Gold traders have long been demanding that the gold import quota be increased as the foreign exchange reserves have improved.
But central bank officials say the existing quota is enough to meet market demand.
“The question is whether to promote the import of gold. As it is a high value product, promoting its import may lead to sudden drop in the foreign exchange reserves,” said Shrestha of NRB.
Though Deuba reportedly said allowing the import of more gold would discourage smuggling, central bank officials and experts say that is not the case for Nepal.
“Smuggling in Nepal is not related to the domestic demand for yellow metal,” said Shrestha. “Smuggling is rather taking place to take the precious metal to India.”
As India is one of the largest markets for gold in the world, smugglers can make huge profits by selling the gold there as they don’t have to pay any duty in Nepal when the yellow metal is smuggled.
Gold traders have not pressured the government for an increase of the import quota even though it has been nearly a year and half since the quota was reduced to 10kg a day. “Banks also don’t seem to see a big demand for gold in the market,” said Shrestha.
Kishan Sunar, general secretary at Federation of Nepal Gold Silver Gem and Jewellery Association, said gold-demand in the market has shrunk because of the country’s dismal economic situation.
“We are okay with the existing quota for now. But the quota should be increased when there is an increase in demand, including during the upcoming festival season and the wedding seasons,” he said. Despite a reduction in the quota, gold continues to be one of the country’s largest import items.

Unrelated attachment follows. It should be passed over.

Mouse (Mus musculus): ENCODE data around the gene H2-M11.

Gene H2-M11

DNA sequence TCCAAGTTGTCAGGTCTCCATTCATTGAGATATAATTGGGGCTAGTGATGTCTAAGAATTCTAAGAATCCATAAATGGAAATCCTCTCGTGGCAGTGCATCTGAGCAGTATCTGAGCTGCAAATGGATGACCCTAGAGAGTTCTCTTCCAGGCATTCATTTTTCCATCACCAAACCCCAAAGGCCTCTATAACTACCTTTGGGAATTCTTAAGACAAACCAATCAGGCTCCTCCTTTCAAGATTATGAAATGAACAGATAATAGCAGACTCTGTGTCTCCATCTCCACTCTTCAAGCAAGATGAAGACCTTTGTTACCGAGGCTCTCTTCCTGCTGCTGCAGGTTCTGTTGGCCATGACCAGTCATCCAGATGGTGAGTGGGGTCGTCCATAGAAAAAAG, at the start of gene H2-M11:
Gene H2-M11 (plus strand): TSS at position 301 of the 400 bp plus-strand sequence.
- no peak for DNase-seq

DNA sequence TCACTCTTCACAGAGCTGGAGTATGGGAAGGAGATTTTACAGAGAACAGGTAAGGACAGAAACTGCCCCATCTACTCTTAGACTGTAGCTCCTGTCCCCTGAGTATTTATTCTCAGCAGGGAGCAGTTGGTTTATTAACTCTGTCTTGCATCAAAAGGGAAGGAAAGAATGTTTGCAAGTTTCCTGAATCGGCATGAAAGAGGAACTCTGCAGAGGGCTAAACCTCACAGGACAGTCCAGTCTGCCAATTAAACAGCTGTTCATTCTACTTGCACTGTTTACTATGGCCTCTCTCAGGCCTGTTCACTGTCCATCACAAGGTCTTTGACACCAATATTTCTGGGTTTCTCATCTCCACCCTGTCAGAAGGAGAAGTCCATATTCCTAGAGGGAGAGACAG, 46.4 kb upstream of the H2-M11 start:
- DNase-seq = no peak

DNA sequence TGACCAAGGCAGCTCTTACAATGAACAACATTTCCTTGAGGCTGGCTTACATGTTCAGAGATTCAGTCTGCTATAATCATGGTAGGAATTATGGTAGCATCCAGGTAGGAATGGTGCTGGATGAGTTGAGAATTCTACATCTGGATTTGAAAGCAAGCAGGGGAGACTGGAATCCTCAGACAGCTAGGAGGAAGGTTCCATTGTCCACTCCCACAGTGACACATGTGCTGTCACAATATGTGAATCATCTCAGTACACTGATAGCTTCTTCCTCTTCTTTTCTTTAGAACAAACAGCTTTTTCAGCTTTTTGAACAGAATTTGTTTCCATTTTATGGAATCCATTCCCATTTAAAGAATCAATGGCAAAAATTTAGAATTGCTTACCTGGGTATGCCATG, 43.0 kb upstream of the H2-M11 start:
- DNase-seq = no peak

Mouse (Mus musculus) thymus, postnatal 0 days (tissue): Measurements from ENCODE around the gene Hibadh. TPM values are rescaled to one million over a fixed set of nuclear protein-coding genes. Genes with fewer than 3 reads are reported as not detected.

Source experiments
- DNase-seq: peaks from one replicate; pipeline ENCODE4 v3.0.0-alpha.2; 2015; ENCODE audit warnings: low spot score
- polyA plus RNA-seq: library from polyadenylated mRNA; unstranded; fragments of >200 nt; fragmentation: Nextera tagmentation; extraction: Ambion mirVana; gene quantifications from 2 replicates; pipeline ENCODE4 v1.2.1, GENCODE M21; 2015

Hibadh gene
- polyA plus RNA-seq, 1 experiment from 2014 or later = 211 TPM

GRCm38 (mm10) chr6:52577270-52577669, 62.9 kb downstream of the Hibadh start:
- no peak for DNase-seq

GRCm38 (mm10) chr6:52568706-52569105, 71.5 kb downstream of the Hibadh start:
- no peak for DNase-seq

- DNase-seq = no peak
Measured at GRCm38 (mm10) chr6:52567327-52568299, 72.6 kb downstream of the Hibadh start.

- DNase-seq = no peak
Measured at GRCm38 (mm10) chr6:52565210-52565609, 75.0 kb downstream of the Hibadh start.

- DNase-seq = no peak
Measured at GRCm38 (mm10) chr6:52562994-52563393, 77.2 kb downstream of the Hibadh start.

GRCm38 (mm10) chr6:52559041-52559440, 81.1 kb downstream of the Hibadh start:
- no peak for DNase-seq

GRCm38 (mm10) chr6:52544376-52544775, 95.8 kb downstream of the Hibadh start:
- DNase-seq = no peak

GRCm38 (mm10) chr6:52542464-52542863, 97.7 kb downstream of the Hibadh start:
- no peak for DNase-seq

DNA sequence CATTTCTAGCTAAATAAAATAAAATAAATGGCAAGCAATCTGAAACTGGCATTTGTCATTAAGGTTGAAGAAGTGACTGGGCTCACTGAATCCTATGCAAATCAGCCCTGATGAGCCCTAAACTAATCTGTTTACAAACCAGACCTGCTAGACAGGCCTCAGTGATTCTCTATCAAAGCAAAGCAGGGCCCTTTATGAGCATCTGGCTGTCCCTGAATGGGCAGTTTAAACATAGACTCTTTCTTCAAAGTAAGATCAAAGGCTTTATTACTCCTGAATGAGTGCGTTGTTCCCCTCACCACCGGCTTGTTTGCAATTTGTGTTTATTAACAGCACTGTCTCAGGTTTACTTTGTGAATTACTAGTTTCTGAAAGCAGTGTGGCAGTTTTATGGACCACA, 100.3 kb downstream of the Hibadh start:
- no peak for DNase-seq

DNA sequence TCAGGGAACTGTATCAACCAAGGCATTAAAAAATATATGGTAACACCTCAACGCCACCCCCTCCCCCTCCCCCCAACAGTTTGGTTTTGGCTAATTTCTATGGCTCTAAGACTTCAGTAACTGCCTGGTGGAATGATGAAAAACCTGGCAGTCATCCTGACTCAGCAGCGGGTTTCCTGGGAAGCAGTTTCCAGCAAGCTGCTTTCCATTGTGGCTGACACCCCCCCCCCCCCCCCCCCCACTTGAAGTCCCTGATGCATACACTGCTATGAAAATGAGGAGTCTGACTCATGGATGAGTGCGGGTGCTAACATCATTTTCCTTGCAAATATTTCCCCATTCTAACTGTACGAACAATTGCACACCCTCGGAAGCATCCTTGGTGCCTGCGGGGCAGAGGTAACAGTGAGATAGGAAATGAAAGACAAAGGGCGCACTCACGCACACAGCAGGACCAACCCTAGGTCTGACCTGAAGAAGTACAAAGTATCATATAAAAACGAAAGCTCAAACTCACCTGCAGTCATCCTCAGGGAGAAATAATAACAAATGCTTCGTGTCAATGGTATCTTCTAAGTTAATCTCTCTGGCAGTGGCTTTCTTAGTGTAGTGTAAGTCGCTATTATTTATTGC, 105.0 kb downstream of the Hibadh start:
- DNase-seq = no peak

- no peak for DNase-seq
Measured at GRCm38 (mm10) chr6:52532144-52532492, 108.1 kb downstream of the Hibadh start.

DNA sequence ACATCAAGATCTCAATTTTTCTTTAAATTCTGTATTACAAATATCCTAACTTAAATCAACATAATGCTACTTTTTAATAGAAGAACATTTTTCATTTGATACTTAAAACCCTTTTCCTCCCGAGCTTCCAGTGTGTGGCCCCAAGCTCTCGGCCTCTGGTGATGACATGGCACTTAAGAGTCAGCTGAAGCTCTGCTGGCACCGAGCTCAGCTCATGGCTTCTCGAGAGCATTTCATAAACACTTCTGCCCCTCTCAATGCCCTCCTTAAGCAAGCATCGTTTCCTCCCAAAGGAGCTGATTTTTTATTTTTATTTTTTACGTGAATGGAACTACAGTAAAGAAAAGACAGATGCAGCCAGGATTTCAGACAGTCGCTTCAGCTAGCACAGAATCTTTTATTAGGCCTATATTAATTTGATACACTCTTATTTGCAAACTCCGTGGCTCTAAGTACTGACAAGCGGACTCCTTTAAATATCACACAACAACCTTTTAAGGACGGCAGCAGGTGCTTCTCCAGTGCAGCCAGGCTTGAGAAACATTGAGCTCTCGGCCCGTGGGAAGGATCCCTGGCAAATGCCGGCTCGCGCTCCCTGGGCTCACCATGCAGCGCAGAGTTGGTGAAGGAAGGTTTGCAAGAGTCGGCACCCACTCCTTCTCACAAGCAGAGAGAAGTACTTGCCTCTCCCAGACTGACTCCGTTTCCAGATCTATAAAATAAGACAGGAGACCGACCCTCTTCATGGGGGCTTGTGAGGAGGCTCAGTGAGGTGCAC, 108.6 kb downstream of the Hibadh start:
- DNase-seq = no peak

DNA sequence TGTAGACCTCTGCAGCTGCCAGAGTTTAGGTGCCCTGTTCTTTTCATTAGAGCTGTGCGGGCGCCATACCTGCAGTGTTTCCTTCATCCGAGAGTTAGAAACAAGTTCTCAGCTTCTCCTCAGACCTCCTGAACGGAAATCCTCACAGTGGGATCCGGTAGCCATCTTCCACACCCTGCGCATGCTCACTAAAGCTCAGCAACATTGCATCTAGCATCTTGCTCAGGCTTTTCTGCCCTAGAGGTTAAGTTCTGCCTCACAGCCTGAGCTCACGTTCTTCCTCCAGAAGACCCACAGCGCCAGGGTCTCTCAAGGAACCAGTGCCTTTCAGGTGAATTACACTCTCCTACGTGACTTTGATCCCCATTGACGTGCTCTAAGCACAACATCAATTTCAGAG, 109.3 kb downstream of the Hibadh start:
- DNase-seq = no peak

In the last fiscal year 2022-2023, Nepal imported gold worth Rs43.89 billion, making it the country’s seventh-largest import item, according to the Trade and Export Promotion Centre.
Many countries restrict the import of gold. Neighbouring India itself hiked the customs duty on gold from 7.5 percent to 12.5 percent, effective from July 1 this year. Gold also attracts a 2.5 percent agriculture infrastructure development cess (AIDC), taking the total import duty in India to 15 percent.
Nara Bahadur Thapa, former executive director of the NRB, said Nepal cannot allow unrestricted import given the existence of one of the biggest gold markets in the world right next door. “We have little foreign exchange reserves and we cannot finance the import of gold to meet the demand in the Indian markets,” said Thapa. “Our foreign exchange reserves will be wiped out if the import restriction on the yellow metal is lifted.”
Adequate foreign exchange reserves are essential to finance the import of essential goods and services and to ensure that foreign investors can repatriate dividends. “The import quota can be increased to an extent, but allowing free import of gold will be disastrous,” Thapa said.
For a long time, Nepal has also been allowing only the commercial banks to import gold. “By doing so, the central bank can closely monitor imports,” Thapa added.